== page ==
Boston, Bombs, Bentham


(Wednesday) - There are many unanswered questions in the Boston Marathon bombings. To the list of the obvious ones, including, who did this? why? foreign or domestic terrorism? what does it mean that no one has taken credit for this? anarchists? was this a failure of U.S. intelligence? we can add this: will the panopticon work for good? 

I don't pretend to understand the panopticon, the theoretical work of 18th and 19th century British philosopher Jeremy Bentham popularized by Foucault. But it is deeply intriguing and unavoidably metaphorical. Its design stems from the idea that a guard is able to observe all celled inmates in a jail without their being able to determine if they are or are not actually being watched. It is social control by architecture. It is said that Bentham described this prison as a mill for grinding rogues honest. 
A car driver who hits the brakes instead of running a red light, remembering a news story  touting new red-light cameras, has felt the force of the panopticon. 
The person who alters his or her behavior or speech while talking to a colleague wearing Google Glasses, not knowing if a recording camera is rolling on their encounter, will have felt the force of the panopticon.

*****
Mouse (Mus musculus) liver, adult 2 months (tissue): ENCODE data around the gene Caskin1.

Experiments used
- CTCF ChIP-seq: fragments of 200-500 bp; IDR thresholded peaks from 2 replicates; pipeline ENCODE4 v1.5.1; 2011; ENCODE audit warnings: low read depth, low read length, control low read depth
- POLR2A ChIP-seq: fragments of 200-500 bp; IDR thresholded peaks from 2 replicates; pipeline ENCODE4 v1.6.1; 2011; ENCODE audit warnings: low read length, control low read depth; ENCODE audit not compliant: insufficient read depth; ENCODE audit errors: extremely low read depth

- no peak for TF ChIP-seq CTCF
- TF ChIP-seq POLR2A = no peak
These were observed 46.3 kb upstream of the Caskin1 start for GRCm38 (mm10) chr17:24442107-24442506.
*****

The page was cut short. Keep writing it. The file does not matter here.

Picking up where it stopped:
In the wake of the Boston terror attacks, officials invoked Bentham's scaffolding of modern life, imploring the public to come forward with photos and video from the scene. In the Los Angeles Times tonight is this assessment from Tom Thurman, the former head of the FBI's Bomb Data Center: "I think this will go down in U.S. history as the most videotaped bombing in history." Today, also, there is a report that a surveillance camera from a department store in Boston has captured the images of two possible suspects.

(Now, the effect of the panopticon is sterilized by criminals who would willingly commit suicide when they detonate bombs, an arguably arational impulse seemingly not allowed for by Bentham. But suicide bombing doesn't appear to be what Boston is.)

"Alex," I just asked our UAlberta classics student as he emerged from the basement, "what does panoptic mean?" (Thursday) - Well, that didn't take long.

"Seeing everything," he said.

In the next few hours or days we may learn how close to everything those cameras will take panoptic investigators. We shall see.

(Thursday) - Well, that didn't take long.                                                             






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